Visualizing the news from Ukraine

By Thomas Gaulkin | April 5, 2022

A grid of verified video of devastation in Ukraine compiled by the New York Times.

Russia’s invasion of Ukraine has been called the first social media war. For anyone vaguely aware of the conflict (even children), the constant stream of video carnage and horrifying tweets has been unavoidable and overwhelming since Russia invaded the country more than a month ago.

The extensive documentation of the war—supplied by thousands of smart phones, satellite imagery, unencrypted military communications, and open source intelligence—has  also afforded news organizations an opportunity to provide more detail and context about events in Ukraine than in any war coverage previously produced. Visual investigation and graphics teams are more valued in their newsrooms than ever.

We’ve gathered some of the most useful and impressive multimedia stories, overviews, and graphics published about the conflict so far. From radio intercepts to interactive maps, these reports and explainers offer an immersive and accessible view of the war, and represent some of the best digital journalism constructed to address the destruction in Ukraine.

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Waging war. One of the most surprising aspects of the conflict has been the overall effectiveness of Ukraine's defense against the invasion. Despite ostensibly mismatched forces and with Western military support confined to funding and equipment, Ukraine has limited much of Russia's movement around the country and into most major cities. These multimedia and video pieces help explain how.

The New York Times has produced consistently impressive multimedia pieces on Ukraine, including this examination of why Russia's seemingly superior forces were unable to capture Kyiv. A birds-eye view alternates with footage of Ukrainian attacks on Russian troops as you scroll.

This video produced by the New York Times' Visual Investigations team collates information from social media and official statements with Russian military radio transmissions during an attempted seige of a town outside Kyiv, revealing the disarray within the Russian forces.

Reuters' graphics team details with diagrams and maps the various weaponry deployed in Ukraine, from Molotov cocktails and Turkish drones to Iskander missiles and cluster bombs.

Maps. Like the videos and photos of wastelands left by Russian shelling and of civilians fleeing the devastation, maps of Ukraine are now ubiquitous. Many aren’t particularly useful. But some well-designed maps paint a digestible picture, with context, of the many factors influencing the conflict. Others are interactive and updated minute-to-minute, combining the geography of war with geolocated details of attacks and other events.

Reuters graphics team has a collection of pages with unique maps and charts that cover various factors influencing and influenced by the conflict, including energysanctions, weapons, and air travel.

The Russia-Ukraine Monitor Map by the Centre for Information Resilience gathers "significant incidents" verified by the open source community with details of each, including video, photo, or satellite imagery.
The Live Universal Awareness Map connects points on a constantly updated map to a social media-like feed of the latest news, photos and videos of events in and around Ukraine.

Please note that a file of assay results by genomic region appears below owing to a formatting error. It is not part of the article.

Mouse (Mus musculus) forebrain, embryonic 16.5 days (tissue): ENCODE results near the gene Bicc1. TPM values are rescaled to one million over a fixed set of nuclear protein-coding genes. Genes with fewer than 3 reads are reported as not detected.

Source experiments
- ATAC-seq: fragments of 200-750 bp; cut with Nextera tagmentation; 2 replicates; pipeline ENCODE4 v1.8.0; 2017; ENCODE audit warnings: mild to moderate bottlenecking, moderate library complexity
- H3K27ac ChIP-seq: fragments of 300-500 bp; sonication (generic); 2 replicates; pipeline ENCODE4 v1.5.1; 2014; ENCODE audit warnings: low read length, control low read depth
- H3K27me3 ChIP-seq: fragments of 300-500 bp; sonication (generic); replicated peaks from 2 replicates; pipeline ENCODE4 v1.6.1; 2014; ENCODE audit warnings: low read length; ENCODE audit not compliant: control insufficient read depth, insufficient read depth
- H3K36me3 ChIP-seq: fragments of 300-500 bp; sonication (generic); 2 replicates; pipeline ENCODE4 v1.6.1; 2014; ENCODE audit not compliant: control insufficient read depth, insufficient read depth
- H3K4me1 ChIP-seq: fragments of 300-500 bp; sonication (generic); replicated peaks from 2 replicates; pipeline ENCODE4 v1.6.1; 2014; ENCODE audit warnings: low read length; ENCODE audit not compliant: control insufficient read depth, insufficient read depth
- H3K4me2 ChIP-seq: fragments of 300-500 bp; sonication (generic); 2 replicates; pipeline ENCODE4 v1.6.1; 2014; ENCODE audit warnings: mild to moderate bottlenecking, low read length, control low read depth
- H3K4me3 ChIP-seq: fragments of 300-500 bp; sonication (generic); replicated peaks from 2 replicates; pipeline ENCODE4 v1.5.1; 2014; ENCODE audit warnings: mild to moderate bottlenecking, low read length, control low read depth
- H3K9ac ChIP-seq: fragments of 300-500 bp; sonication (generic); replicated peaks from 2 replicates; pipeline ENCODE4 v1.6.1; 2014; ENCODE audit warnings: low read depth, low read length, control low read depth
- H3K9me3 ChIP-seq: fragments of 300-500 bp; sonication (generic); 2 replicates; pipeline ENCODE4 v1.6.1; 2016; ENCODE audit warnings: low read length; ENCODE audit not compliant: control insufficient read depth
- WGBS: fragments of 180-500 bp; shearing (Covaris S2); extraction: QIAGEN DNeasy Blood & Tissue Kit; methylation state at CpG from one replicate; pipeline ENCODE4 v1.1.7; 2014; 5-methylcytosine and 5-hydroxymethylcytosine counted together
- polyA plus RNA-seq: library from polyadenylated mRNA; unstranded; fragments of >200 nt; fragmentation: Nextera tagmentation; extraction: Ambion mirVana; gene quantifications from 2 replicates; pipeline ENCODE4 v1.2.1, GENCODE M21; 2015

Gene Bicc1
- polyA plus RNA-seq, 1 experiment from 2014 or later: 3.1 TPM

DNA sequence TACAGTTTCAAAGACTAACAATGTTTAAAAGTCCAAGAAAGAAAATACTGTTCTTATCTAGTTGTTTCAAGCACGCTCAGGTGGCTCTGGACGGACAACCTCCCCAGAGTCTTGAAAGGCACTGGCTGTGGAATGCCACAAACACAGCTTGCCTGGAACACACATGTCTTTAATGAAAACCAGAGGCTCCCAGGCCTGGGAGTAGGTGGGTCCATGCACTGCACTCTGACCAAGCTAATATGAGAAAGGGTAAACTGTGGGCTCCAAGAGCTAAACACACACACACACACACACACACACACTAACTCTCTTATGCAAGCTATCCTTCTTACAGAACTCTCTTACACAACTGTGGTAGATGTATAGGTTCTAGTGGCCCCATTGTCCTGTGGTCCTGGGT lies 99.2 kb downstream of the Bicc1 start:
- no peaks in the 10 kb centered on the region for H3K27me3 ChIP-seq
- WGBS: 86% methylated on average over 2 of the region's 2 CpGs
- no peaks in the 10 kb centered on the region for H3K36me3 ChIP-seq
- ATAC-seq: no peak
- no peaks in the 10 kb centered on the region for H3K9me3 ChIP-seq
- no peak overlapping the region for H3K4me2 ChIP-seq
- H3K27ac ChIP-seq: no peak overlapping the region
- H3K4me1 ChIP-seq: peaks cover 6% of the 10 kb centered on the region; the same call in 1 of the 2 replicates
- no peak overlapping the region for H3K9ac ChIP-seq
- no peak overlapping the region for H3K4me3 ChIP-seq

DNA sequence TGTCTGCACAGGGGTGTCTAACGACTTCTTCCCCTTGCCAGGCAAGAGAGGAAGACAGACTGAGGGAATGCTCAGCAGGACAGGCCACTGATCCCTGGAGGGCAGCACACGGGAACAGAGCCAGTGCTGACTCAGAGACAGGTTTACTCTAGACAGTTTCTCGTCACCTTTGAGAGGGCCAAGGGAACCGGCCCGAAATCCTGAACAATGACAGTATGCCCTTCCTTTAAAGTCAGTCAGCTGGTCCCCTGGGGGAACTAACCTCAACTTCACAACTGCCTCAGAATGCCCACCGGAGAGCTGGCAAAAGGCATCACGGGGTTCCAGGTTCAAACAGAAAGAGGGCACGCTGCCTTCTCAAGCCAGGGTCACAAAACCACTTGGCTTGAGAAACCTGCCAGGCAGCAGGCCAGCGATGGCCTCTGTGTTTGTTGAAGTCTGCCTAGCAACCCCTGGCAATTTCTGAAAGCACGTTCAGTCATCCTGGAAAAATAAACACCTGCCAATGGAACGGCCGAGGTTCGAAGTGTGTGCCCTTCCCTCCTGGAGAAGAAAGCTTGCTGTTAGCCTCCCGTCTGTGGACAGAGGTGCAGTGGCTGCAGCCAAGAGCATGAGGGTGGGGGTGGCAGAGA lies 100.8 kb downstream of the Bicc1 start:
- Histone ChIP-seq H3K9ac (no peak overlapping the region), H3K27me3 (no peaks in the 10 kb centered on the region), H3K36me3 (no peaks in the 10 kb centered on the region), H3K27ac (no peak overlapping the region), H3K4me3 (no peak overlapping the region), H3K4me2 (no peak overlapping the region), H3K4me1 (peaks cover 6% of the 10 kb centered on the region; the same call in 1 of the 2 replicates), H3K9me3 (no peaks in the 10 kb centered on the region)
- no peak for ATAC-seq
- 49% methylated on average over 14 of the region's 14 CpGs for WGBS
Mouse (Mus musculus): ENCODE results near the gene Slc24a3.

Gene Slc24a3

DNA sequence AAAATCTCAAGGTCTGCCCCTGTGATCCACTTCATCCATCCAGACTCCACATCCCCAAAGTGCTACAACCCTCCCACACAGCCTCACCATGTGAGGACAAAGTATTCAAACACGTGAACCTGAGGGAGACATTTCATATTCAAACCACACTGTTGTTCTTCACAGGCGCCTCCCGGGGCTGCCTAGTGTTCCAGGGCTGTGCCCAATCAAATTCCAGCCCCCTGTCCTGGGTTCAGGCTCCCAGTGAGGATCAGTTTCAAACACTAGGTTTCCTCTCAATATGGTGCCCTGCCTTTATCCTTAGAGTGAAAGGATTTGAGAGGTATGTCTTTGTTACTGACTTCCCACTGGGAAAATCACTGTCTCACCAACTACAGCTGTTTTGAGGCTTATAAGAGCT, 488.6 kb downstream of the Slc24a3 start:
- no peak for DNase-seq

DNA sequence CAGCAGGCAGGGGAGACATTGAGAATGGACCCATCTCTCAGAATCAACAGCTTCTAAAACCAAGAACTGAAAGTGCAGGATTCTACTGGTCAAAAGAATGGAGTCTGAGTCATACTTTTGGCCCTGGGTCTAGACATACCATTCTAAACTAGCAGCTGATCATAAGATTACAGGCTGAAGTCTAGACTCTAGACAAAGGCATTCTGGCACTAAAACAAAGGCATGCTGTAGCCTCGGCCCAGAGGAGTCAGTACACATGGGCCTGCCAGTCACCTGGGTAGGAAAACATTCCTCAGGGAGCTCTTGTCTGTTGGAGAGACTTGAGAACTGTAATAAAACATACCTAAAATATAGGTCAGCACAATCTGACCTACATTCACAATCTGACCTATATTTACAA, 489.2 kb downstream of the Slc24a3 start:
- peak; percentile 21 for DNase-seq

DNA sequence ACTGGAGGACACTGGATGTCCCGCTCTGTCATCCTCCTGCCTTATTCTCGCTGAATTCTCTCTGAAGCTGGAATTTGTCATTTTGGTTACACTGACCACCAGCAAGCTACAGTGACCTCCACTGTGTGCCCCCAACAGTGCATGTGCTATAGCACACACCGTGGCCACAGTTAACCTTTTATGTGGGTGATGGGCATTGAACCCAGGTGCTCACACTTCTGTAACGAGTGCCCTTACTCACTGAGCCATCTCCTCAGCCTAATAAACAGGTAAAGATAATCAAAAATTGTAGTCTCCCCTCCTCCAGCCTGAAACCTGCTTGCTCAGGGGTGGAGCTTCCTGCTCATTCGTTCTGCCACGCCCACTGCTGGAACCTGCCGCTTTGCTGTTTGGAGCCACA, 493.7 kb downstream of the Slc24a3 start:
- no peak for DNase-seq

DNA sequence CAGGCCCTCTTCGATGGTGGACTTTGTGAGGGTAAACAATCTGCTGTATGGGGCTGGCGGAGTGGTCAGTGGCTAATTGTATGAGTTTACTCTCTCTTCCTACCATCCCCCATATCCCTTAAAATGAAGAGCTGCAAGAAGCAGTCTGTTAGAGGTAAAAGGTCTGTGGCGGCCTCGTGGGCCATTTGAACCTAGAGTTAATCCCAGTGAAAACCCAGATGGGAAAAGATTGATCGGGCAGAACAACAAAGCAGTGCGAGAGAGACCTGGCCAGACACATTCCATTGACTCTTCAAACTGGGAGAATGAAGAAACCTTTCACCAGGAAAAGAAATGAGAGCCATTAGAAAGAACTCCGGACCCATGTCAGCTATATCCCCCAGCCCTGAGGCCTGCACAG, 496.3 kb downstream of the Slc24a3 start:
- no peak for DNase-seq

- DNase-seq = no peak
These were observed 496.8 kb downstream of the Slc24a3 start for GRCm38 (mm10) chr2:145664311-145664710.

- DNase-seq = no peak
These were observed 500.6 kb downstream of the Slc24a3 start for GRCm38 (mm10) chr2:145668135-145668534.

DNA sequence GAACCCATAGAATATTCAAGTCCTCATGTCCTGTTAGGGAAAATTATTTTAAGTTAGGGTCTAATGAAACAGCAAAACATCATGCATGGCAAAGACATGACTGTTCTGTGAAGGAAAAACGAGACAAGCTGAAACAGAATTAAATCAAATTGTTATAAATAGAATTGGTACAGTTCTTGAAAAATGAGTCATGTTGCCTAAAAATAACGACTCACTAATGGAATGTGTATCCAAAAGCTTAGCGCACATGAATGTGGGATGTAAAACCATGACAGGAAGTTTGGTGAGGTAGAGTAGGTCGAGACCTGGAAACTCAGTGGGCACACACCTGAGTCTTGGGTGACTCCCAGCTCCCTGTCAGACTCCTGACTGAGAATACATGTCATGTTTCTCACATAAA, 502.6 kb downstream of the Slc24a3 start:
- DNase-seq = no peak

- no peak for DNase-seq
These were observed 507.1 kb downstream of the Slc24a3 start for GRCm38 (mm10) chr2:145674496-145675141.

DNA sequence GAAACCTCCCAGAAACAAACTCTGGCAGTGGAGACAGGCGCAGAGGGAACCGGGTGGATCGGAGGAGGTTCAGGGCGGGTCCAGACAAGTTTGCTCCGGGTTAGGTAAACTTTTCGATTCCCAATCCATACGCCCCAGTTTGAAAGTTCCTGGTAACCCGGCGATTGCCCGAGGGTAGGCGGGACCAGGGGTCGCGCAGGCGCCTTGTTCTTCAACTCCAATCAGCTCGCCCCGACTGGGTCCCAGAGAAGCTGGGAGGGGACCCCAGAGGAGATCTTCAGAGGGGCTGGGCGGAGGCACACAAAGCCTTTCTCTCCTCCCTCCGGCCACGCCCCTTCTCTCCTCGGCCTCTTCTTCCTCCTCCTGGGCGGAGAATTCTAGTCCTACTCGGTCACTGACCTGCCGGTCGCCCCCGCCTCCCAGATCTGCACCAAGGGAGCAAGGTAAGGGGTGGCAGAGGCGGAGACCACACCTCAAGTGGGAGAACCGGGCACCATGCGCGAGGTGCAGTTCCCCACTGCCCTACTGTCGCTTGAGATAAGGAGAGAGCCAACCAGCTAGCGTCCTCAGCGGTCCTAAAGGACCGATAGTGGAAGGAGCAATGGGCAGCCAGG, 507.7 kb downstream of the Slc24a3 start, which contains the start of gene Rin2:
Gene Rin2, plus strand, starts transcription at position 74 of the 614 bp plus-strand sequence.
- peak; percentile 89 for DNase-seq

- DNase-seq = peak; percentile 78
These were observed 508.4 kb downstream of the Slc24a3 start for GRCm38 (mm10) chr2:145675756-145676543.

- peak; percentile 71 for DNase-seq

Humanitarian suffering. Russia's invasion created an immediate exodus of Ukrainians that only accelerated over time. According to the UNHCR, the UN refugee agency, more than 4.2 million civilians have left the country, and the UN's International Organization for Migration estimates that more than 6 million are internally displaced. These populations are escaping Russia's ongoing assaults on urban and civilian infrastructure, which have led to accusations of war crimes from world leaders and an investigation by the International Criminal Court. Numbers are never adequate to describe human suffering, but when news outlets juxtapose them with images in novel ways, the scale and misery of the humanitarian catastrophe is plain to see.

Doomscrolling social media is one way to absorb the totality of the annihilation in Ukraine. Another is to look at this compilation of footage verified by the New York Times, which says it shows how "everyday life for many people in Ukraine has been obliterated as Russia is investigated for potential war crimes."
To visualize the scale of the refugee crisis, nothing quite equals the artistry of Reuters' animated portrayal, which counts Ukrainians fleeing the country as millions of blue dots that coalesce into bar graphs comparing the migration to other recent crises.
Like Reuters, USA Today combines data with simple visuals of the people the data represents—in this case, stunning photographs of families on trains and children walking alongside cars packed full of refugees.

Picturing barbarity. Sometimes the most effective multimedia is the most traditional. The New York Times keeps a single page updated with the extraordinary images its first-rate photographers have captured of Ukraine these past few weeks. Scrolling through these seemingly endless photos of war is an unadorned interactive experience that can educate and appall, simultaneously.

As the Russian invasion of Ukraine shows, nuclear threats are real, present, and dangerous

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Keywords: Russia, Ukraine, interactive, journalism, map, maps, war
Topics: Multimedia

 

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